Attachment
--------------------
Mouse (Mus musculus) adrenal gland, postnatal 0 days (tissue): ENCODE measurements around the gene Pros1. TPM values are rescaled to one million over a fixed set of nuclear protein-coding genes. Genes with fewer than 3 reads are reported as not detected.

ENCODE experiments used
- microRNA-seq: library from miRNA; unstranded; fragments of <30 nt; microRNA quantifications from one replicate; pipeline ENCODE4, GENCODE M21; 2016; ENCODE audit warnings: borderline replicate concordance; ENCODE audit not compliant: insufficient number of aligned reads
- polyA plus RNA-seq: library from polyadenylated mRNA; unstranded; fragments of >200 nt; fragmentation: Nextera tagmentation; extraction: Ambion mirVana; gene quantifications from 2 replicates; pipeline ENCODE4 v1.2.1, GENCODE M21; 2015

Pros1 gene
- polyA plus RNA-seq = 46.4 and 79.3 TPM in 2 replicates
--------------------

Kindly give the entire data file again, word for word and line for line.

Mouse (Mus musculus) adrenal gland, postnatal 0 days (tissue): ENCODE measurements around the gene Pros1. TPM values are rescaled to one million over a fixed set of nuclear protein-coding genes. Genes with fewer than 3 reads are reported as not detected.

ENCODE experiments used
- microRNA-seq: library from miRNA; unstranded; fragments of <30 nt; microRNA quantifications from one replicate; pipeline ENCODE4, GENCODE M21; 2016; ENCODE audit warnings: borderline replicate concordance; ENCODE audit not compliant: insufficient number of aligned reads
- polyA plus RNA-seq: library from polyadenylated mRNA; unstranded; fragments of >200 nt; fragmentation: Nextera tagmentation; extraction: Ambion mirVana; gene quantifications from 2 replicates; pipeline ENCODE4 v1.2.1, GENCODE M21; 2015

Pros1 gene
- polyA plus RNA-seq = 46.4 and 79.3 TPM in 2 replicates